See: How nursing homes keep friends and family on the hook for residents

Barbara Robinson was trying to help her mother’s friend sign up for Medicaid and move into the Monroe County Nursing Home in Rochester, New York. But because Robinson signed the admission form, the nursing home considered him financially responsible for the woman’s care, Anna Warner reported for CBS News. After the woman’s death, the county sued Robinson for $21,000 in unpaid bills.

This report was done in partnership with the KHN-NPR investigation into America’s medical debt crisis. Noam N. Levy, the KHN senior correspondent, writes about Lucille Brooks, another woman sued by Monroe County, this time over her brother’s nursing home bills.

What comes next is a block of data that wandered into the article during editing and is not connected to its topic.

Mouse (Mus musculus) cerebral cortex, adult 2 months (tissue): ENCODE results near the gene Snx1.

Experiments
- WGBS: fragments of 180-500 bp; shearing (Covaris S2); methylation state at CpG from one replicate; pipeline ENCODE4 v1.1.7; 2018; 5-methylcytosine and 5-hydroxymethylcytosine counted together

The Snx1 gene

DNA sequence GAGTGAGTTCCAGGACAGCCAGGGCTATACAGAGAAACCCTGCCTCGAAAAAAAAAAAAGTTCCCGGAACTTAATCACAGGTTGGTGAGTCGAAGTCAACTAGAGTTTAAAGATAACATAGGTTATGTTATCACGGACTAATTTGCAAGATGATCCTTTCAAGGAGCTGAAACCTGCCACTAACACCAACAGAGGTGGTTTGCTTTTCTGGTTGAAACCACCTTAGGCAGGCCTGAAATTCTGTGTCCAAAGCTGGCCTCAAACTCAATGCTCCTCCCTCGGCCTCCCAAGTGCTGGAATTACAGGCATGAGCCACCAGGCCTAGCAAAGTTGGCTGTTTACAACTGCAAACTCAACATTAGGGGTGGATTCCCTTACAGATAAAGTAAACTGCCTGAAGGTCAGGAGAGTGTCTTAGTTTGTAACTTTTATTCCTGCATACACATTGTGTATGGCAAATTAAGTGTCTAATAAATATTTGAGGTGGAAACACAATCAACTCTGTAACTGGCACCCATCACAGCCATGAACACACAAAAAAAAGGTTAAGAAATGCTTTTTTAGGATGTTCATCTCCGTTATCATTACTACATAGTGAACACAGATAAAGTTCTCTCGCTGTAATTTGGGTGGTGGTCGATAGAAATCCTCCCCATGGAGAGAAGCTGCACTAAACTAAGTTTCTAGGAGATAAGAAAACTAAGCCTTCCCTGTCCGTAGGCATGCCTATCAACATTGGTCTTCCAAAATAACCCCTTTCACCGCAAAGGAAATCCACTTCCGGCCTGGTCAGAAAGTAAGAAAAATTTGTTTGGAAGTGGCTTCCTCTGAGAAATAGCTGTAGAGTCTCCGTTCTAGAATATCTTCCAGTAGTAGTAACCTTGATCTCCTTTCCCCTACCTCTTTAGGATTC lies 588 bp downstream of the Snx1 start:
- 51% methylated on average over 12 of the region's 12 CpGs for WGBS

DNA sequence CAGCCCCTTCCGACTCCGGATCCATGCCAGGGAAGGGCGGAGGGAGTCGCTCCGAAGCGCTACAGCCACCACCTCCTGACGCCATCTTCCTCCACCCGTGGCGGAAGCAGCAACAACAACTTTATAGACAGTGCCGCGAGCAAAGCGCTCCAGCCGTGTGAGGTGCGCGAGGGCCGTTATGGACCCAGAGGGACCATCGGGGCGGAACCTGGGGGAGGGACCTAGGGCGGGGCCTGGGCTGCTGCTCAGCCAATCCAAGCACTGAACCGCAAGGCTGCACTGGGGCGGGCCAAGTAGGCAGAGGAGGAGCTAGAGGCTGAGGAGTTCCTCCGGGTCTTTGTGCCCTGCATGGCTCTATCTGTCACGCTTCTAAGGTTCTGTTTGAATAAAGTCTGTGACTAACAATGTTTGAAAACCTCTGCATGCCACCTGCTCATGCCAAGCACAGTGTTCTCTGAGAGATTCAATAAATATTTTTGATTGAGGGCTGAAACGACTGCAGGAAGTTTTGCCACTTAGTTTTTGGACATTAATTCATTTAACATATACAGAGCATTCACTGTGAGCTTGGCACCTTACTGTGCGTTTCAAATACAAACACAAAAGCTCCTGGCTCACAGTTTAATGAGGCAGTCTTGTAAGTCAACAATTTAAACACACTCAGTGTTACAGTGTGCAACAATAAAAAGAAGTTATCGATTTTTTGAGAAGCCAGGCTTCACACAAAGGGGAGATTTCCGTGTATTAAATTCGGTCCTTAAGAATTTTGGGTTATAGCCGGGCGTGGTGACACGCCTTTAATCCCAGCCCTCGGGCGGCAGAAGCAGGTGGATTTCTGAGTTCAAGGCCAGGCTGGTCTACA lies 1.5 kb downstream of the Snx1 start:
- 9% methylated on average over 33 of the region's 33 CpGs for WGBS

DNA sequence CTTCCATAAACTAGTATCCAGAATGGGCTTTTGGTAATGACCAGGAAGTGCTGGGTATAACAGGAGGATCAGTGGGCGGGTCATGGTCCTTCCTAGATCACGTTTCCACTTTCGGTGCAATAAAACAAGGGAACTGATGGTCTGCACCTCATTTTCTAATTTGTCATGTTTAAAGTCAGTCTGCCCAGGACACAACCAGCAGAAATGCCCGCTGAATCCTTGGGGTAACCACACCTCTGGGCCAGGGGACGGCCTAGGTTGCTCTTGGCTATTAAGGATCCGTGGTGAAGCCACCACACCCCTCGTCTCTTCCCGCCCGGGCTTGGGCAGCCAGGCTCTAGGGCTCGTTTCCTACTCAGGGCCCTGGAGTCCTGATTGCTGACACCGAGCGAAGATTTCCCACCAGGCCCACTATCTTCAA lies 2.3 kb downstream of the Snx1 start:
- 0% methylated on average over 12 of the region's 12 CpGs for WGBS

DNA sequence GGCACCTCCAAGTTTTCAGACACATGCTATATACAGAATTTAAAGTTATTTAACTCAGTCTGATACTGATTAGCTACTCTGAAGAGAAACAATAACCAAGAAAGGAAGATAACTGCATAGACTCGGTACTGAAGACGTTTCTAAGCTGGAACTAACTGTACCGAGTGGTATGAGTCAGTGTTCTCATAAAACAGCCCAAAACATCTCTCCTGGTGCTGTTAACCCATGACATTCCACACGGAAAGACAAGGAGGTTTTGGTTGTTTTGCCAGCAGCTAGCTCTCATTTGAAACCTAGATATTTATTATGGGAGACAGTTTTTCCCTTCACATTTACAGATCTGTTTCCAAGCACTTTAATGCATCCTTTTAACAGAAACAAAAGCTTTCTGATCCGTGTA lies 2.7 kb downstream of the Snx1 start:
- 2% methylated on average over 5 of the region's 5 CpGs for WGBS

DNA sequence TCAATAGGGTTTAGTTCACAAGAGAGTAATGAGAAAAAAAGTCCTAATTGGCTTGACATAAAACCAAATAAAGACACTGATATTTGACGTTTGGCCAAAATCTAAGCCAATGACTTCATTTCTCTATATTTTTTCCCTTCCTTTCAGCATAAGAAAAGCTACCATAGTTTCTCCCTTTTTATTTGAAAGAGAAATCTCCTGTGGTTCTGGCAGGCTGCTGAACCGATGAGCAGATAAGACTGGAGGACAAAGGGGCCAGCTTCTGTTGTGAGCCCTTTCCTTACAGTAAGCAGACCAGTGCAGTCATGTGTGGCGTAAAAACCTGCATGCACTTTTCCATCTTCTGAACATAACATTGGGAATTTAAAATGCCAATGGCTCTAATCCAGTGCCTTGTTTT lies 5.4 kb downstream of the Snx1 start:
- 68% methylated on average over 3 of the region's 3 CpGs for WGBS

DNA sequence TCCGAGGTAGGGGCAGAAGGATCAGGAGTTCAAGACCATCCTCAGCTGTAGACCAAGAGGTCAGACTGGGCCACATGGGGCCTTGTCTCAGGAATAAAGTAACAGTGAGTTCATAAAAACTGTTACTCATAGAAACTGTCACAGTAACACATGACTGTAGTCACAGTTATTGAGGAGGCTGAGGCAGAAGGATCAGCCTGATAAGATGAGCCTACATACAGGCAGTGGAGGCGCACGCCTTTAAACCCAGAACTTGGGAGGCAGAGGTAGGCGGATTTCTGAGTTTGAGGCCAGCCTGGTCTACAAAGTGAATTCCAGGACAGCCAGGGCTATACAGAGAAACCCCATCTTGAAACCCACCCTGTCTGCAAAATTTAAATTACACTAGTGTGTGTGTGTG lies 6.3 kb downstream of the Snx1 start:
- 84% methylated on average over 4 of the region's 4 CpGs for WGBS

Following unpaid bills, nursing homes across Rochester are routinely suing not only residents, but their friends and family, a KHN review of court records reveals. In most cases, those prosecuted did not have an attorney. In about a third, nursing homes won default judgments because the defendants never responded.

Consumer attorneys in California, Illinois, Kentucky, Massachusetts, New York and Ohio told KHN they regularly see cases like this against family and friends.

Judge Debra Martin dismissed the case against Robinson. He advised the county, saying his case presented without documentation, “does not meet the minimum requirements.”

Brooks is now in the clear after the county dropped the case against him.

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